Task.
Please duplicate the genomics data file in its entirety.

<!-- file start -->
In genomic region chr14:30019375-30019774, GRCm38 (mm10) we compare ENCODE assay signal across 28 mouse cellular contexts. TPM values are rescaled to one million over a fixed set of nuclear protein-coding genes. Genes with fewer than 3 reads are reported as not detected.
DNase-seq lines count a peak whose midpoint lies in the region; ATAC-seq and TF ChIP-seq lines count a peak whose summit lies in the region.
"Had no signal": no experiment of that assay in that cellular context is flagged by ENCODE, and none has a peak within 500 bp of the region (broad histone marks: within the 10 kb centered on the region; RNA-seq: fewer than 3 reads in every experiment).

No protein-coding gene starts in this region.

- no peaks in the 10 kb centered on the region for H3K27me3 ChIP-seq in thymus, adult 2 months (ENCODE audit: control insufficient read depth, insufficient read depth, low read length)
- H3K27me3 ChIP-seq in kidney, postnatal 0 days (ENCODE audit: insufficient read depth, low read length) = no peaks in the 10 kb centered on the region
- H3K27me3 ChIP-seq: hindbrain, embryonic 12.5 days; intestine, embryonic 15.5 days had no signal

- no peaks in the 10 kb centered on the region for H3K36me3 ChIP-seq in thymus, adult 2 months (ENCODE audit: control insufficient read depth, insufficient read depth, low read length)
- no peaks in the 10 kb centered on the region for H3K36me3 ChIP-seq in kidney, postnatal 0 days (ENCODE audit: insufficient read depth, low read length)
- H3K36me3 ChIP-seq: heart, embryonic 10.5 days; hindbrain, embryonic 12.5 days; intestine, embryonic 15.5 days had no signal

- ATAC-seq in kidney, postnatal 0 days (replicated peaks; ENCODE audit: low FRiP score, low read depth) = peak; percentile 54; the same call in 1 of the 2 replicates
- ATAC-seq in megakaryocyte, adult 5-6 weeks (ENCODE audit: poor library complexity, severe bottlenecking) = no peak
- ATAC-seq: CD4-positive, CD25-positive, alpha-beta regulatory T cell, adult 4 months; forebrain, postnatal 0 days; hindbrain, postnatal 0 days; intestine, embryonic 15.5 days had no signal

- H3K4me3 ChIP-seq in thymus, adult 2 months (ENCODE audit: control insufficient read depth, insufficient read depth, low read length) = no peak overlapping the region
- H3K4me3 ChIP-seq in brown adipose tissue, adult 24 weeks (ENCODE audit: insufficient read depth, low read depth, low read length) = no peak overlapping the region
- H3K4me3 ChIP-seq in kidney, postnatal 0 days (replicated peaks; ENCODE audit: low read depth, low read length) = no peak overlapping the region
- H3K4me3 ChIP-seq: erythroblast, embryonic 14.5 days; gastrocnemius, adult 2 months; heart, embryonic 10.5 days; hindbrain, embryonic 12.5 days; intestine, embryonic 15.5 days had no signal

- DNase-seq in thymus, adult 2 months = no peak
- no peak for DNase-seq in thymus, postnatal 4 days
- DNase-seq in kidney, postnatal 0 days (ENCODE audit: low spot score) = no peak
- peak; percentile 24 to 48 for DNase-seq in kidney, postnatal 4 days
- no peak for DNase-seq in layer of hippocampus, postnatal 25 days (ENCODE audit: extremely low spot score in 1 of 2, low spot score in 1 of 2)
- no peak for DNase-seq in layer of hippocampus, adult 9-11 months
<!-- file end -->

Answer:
In genomic region chr14:30019375-30019774, GRCm38 (mm10) we compare ENCODE assay signal across 28 mouse cellular contexts. TPM values are rescaled to one million over a fixed set of nuclear protein-coding genes. Genes with fewer than 3 reads are reported as not detected.
DNase-seq lines count a peak whose midpoint lies in the region; ATAC-seq and TF ChIP-seq lines count a peak whose summit lies in the region.
"Had no signal": no experiment of that assay in that cellular context is flagged by ENCODE, and none has a peak within 500 bp of the region (broad histone marks: within the 10 kb centered on the region; RNA-seq: fewer than 3 reads in every experiment).

No protein-coding gene starts in this region.

- no peaks in the 10 kb centered on the region for H3K27me3 ChIP-seq in thymus, adult 2 months (ENCODE audit: control insufficient read depth, insufficient read depth, low read length)
- H3K27me3 ChIP-seq in kidney, postnatal 0 days (ENCODE audit: insufficient read depth, low read length) = no peaks in the 10 kb centered on the region
- H3K27me3 ChIP-seq: hindbrain, embryonic 12.5 days; intestine, embryonic 15.5 days had no signal

- no peaks in the 10 kb centered on the region for H3K36me3 ChIP-seq in thymus, adult 2 months (ENCODE audit: control insufficient read depth, insufficient read depth, low read length)
- no peaks in the 10 kb centered on the region for H3K36me3 ChIP-seq in kidney, postnatal 0 days (ENCODE audit: insufficient read depth, low read length)
- H3K36me3 ChIP-seq: heart, embryonic 10.5 days; hindbrain, embryonic 12.5 days; intestine, embryonic 15.5 days had no signal

- ATAC-seq in kidney, postnatal 0 days (replicated peaks; ENCODE audit: low FRiP score, low read depth) = peak; percentile 54; the same call in 1 of the 2 replicates
- ATAC-seq in megakaryocyte, adult 5-6 weeks (ENCODE audit: poor library complexity, severe bottlenecking) = no peak
- ATAC-seq: CD4-positive, CD25-positive, alpha-beta regulatory T cell, adult 4 months; forebrain, postnatal 0 days; hindbrain, postnatal 0 days; intestine, embryonic 15.5 days had no signal

- H3K4me3 ChIP-seq in thymus, adult 2 months (ENCODE audit: control insufficient read depth, insufficient read depth, low read length) = no peak overlapping the region
- H3K4me3 ChIP-seq in brown adipose tissue, adult 24 weeks (ENCODE audit: insufficient read depth, low read depth, low read length) = no peak overlapping the region
- H3K4me3 ChIP-seq in kidney, postnatal 0 days (replicated peaks; ENCODE audit: low read depth, low read length) = no peak overlapping the region
- H3K4me3 ChIP-seq: erythroblast, embryonic 14.5 days; gastrocnemius, adult 2 months; heart, embryonic 10.5 days; hindbrain, embryonic 12.5 days; intestine, embryonic 15.5 days had no signal

- DNase-seq in thymus, adult 2 months = no peak
- no peak for DNase-seq in thymus, postnatal 4 days
- DNase-seq in kidney, postnatal 0 days (ENCODE audit: low spot score) = no peak
- peak; percentile 24 to 48 for DNase-seq in kidney, postnatal 4 days
- no peak for DNase-seq in layer of hippocampus, postnatal 25 days (ENCODE audit: extremely low spot score in 1 of 2, low spot score in 1 of 2)
- no peak for DNase-seq in layer of hippocampus, adult 9-11 months